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http://dx.doi.org/10.1016/j.margen.2018.03.005DOI Listing
July 2018

High level efficacy of lufenuron against sea lice (Lepeophtheirus salmonis) linked to rapid impact on moulting processes.

Int J Parasitol Drugs Drug Resist 2018 08 13;8(2):174-188. Epub 2018 Mar 13.

Hoplite Lab, Department of Pathology & Microbiology, Atlantic Veterinary College, University of Prince Edward Island, 550 University Ave, Charlottetown PE, C1A 4P3, Canada. Electronic address:

Drug resistance in the salmon louse Lepeophtheirus salmonis is a global issue for Atlantic salmon aquaculture. Multiple resistance has been described across most available compound classes with the exception of the benzoylureas. To target this gap in effective management of L. salmonis and other species of sea lice (e.g. Caligus spp.), Elanco Animal Health is developing an in-feed treatment containing lufenuron (a benzoylurea) to be administered prior to seawater transfer of salmon smolts and to provide long-term protection of salmon against sea lice infestations. Benzoylureas disrupt chitin synthesis, formation, and deposition during all moulting events. However, the mechanism(s) of action are not yet fully understood and most research completed to date has focused on insects. We exposed the first parasitic stage of L. salmonis to 700 ppb lufenuron for three hours and observed over 90% reduction in survival to the chalimus II life stage on the host, as compared to vehicle controls. This agrees with a follow up in vivo administration study on the host, which showed >95% reduction by the chalimus I stage. Transcriptomic responses of salmon lice exposed to lufenuron included genes related to moulting, epithelial differentiation, solute transport, and general developmental processes. Global metabolite profiles also suggest that membrane stability and fluidity is impacted in treated lice. These molecular signals are likely the underpinnings of an abnormal moulting process and cuticle formation observed ultrastructurally using transmission electron microscopy. Treated nauplii-staged lice exhibited multiple abnormalities in the integument, suggesting that the coordinated assembly of the epi- and procuticle is impaired. In all cases, treatment with lufenuron had rapid impacts on L. salmonis development. We describe multiple experiments to characterize the efficacy of lufenuron on eggs, larvae, and parasitic stages of L. salmonis, and provide the most comprehensive assessment of the physiological responses of a marine arthropod to a benzoylurea chemical.
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http://dx.doi.org/10.1016/j.ijpddr.2018.02.007DOI Listing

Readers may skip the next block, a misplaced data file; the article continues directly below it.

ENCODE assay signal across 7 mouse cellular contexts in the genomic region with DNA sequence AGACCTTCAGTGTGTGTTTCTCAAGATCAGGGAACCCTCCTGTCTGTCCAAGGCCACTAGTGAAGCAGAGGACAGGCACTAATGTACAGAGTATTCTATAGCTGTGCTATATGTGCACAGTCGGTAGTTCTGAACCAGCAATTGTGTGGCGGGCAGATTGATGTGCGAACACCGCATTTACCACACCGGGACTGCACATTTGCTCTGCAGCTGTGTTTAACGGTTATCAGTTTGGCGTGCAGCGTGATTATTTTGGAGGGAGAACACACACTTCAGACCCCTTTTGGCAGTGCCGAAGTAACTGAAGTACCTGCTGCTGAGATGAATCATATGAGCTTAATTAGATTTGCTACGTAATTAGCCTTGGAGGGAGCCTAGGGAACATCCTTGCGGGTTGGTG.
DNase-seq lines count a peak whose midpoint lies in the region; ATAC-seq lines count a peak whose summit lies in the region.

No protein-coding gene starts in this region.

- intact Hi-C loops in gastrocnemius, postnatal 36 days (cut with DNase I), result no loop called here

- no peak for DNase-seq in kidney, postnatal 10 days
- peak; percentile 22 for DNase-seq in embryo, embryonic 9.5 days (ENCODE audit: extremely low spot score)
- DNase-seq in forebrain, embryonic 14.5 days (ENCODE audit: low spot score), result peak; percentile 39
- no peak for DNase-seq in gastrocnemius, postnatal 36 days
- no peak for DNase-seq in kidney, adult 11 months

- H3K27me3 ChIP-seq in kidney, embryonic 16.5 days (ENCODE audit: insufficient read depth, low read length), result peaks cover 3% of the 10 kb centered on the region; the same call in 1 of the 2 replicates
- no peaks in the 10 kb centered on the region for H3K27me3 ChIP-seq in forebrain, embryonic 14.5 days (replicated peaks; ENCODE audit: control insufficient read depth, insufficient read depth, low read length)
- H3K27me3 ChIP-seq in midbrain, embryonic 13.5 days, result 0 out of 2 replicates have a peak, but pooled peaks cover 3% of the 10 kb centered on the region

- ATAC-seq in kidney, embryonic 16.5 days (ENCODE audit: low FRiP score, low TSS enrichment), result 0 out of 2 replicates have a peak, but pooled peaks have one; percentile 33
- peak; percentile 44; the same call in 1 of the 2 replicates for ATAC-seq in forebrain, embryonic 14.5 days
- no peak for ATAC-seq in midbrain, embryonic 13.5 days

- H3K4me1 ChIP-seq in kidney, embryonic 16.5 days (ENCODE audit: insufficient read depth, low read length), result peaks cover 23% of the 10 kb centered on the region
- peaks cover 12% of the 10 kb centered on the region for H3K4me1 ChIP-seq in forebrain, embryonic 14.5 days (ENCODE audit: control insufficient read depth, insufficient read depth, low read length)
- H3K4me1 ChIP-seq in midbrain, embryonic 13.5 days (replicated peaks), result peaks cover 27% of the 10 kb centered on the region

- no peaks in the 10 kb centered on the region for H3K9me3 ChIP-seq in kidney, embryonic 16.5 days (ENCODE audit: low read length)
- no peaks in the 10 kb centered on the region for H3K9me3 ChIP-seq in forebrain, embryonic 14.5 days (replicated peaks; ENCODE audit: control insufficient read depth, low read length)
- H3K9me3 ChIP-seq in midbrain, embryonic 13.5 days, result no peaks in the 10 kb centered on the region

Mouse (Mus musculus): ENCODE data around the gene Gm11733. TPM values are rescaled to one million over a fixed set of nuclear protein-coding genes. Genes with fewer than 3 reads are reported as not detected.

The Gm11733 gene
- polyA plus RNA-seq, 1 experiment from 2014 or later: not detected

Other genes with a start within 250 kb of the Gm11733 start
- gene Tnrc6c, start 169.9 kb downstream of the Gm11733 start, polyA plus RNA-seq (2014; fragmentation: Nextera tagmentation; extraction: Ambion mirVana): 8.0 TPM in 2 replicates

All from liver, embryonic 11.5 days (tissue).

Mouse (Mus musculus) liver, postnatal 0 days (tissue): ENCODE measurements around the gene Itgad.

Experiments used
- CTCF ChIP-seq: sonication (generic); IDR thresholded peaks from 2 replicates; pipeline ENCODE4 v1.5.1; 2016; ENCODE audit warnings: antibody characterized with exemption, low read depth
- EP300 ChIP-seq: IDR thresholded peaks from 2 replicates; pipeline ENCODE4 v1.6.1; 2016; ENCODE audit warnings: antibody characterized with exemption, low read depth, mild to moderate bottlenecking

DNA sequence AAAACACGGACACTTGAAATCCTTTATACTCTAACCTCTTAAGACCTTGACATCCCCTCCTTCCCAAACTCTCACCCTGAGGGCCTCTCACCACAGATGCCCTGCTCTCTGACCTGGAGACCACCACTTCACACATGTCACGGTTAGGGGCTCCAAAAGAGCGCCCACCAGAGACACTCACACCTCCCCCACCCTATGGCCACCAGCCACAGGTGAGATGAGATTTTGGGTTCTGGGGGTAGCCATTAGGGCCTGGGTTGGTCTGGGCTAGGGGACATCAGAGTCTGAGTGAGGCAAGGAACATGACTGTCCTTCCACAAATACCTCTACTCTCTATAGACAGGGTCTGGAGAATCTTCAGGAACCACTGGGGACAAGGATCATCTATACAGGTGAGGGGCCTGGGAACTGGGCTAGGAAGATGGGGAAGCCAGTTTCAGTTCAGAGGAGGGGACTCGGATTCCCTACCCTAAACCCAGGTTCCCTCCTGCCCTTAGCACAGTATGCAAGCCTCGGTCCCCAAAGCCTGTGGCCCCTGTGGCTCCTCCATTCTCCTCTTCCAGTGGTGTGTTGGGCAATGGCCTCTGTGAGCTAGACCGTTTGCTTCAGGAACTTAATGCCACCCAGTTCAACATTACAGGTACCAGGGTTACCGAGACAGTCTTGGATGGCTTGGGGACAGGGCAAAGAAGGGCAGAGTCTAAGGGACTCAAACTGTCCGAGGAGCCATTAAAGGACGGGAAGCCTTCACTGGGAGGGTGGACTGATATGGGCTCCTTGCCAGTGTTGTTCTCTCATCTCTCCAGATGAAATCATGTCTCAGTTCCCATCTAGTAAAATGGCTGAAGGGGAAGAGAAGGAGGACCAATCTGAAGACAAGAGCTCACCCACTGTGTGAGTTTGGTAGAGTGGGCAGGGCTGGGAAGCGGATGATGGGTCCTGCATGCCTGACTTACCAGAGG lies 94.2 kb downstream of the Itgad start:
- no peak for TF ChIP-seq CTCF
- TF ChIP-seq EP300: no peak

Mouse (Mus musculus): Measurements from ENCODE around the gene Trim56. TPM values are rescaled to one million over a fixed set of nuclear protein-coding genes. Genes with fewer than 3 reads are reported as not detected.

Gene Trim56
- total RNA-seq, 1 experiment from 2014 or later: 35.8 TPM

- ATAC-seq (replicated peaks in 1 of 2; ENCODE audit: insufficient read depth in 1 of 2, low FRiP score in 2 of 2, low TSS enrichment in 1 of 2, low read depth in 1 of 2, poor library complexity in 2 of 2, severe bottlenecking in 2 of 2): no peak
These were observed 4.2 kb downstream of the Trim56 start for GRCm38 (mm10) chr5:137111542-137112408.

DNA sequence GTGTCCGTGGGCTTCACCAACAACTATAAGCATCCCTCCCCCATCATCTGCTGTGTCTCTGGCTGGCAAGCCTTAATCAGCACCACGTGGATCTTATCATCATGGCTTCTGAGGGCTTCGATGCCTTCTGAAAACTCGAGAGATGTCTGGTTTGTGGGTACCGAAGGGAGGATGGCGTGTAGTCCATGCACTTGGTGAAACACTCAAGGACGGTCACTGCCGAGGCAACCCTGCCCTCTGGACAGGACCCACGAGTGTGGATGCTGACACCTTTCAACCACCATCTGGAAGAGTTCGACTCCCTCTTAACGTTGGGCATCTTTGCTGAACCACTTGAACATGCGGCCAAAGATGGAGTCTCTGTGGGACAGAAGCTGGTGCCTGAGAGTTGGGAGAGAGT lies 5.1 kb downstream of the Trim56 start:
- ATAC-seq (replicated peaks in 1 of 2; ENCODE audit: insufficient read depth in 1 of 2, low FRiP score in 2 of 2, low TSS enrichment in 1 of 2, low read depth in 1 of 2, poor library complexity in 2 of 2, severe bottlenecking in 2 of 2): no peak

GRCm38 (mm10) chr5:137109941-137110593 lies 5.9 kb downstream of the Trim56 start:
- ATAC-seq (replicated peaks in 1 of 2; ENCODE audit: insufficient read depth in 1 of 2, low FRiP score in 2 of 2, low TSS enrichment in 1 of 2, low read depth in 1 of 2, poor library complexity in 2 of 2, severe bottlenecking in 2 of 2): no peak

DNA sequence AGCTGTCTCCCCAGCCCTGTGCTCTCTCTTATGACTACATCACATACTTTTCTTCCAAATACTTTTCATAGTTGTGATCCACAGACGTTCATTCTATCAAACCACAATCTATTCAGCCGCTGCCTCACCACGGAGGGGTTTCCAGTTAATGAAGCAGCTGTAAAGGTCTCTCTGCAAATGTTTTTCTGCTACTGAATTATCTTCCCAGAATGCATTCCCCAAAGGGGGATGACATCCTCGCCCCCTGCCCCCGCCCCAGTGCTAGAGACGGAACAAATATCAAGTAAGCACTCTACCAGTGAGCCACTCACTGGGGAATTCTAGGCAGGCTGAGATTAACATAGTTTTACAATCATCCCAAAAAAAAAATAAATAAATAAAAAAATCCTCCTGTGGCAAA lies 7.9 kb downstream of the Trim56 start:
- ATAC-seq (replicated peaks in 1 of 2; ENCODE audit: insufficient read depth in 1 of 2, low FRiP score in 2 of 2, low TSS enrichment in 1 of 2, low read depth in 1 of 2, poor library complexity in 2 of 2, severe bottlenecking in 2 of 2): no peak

http://www.ncbi.nlm.nih.gov/pmc/articles/PMC6039351PMC
August 2018

Apple hammerhead viroid-like RNA is a bona fide viroid: Autonomous replication and structural features support its inclusion as a new member in the genus Pelamoviroid.

Virus Res 2018 04 3;249:8-15. Epub 2018 Mar 3.

Instituto de Biologia Molecular y Celular de Plantas (UPV-CSIC), Universidad Politécnica de Valencia, Avenida de los Naranjos, 46022 Valencia, Spain. Electronic address:

Apple hammerhead viroid-like RNA (AHVd RNA) has been reported in different apple cultivars and geographic regions and, considering the presence of hammerhead ribozymes in both polarity strands, suspected to be either a viroid of the family Avsunviroidae or a viroid-like satellite RNA. Here we report that dimeric head-to-tail in vitro transcripts of a 433-nt reference variant of AHVd RNA from cultivar "Pacific Gala" are infectious when mechanically inoculated to apple, thus showing that this RNA is a bona fide viroid for which we have kept the name apple hammerhead viroid (AHVd) until its pathogenicity, if any, is better assessed. By combining thermodynamics-based predictions with co-variation analyses of the natural genetic diversity found in AHVd we have inferred the most likely conformations for both AHVd polarity strands in vivo, with that of the (+) polarity strand being stabilized by a kissing loop-interaction similar to those reported in peach latent mosaic viroid and chrysathemum chlorotic mottle viroid, the two known members of the genus Pelamoviroid (family Avsunviroidae). Therefore, AHVd RNA fulfills the biological and molecular criteria to be allocated to this genus, the members of which, intriguingly, display low global sequence identity but high structural conservation.
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http://dx.doi.org/10.1016/j.virusres.2018.03.001DOI Listing
April 2018

Cypermethrin exposure induces metabolic and stress-related gene expression in copepodid salmon lice (Lepeophtheirus salmonis).

Comp Biochem Physiol Part D Genomics Proteomics 2016 Dec 31;20:74-84. Epub 2016 Aug 31.

Hoplite Lab, Department of Pathology & Microbiology, Atlantic Veterinary College, University of Prince Edward Island, 550 University Ave, Charlottetown, PE, C1A 4P3, Canada. Electronic address: